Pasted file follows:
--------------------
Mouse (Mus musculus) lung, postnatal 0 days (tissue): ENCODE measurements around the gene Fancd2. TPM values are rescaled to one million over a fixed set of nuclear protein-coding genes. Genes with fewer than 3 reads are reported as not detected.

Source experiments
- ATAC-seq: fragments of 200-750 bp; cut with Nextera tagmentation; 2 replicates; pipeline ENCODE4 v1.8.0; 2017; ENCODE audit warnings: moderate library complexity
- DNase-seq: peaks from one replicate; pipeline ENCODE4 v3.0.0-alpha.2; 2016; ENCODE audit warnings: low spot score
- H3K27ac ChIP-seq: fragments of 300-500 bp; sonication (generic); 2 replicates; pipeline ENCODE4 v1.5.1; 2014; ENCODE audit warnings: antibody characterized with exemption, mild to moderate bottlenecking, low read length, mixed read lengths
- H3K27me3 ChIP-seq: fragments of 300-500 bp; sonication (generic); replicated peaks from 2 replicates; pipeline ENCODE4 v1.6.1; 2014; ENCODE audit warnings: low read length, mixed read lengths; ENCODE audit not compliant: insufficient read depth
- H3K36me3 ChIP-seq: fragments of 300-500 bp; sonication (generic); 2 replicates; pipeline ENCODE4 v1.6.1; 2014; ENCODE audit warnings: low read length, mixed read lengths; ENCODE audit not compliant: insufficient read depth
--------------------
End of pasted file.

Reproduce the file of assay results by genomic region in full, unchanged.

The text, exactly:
Mouse (Mus musculus) lung, postnatal 0 days (tissue): ENCODE measurements around the gene Fancd2. TPM values are rescaled to one million over a fixed set of nuclear protein-coding genes. Genes with fewer than 3 reads are reported as not detected.

Source experiments
- ATAC-seq: fragments of 200-750 bp; cut with Nextera tagmentation; 2 replicates; pipeline ENCODE4 v1.8.0; 2017; ENCODE audit warnings: moderate library complexity
- DNase-seq: peaks from one replicate; pipeline ENCODE4 v3.0.0-alpha.2; 2016; ENCODE audit warnings: low spot score
- H3K27ac ChIP-seq: fragments of 300-500 bp; sonication (generic); 2 replicates; pipeline ENCODE4 v1.5.1; 2014; ENCODE audit warnings: antibody characterized with exemption, mild to moderate bottlenecking, low read length, mixed read lengths
- H3K27me3 ChIP-seq: fragments of 300-500 bp; sonication (generic); replicated peaks from 2 replicates; pipeline ENCODE4 v1.6.1; 2014; ENCODE audit warnings: low read length, mixed read lengths; ENCODE audit not compliant: insufficient read depth
- H3K36me3 ChIP-seq: fragments of 300-500 bp; sonication (generic); 2 replicates; pipeline ENCODE4 v1.6.1; 2014; ENCODE audit warnings: low read length, mixed read lengths; ENCODE audit not compliant: insufficient read depth